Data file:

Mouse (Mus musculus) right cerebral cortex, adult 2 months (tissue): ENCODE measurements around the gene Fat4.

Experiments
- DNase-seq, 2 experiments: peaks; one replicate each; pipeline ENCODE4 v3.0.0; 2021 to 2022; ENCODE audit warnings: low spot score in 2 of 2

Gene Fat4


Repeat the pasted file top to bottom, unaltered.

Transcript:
Mouse (Mus musculus) right cerebral cortex, adult 2 months (tissue): ENCODE measurements around the gene Fat4.

Experiments
- DNase-seq, 2 experiments: peaks; one replicate each; pipeline ENCODE4 v3.0.0; 2021 to 2022; ENCODE audit warnings: low spot score in 2 of 2

Gene Fat4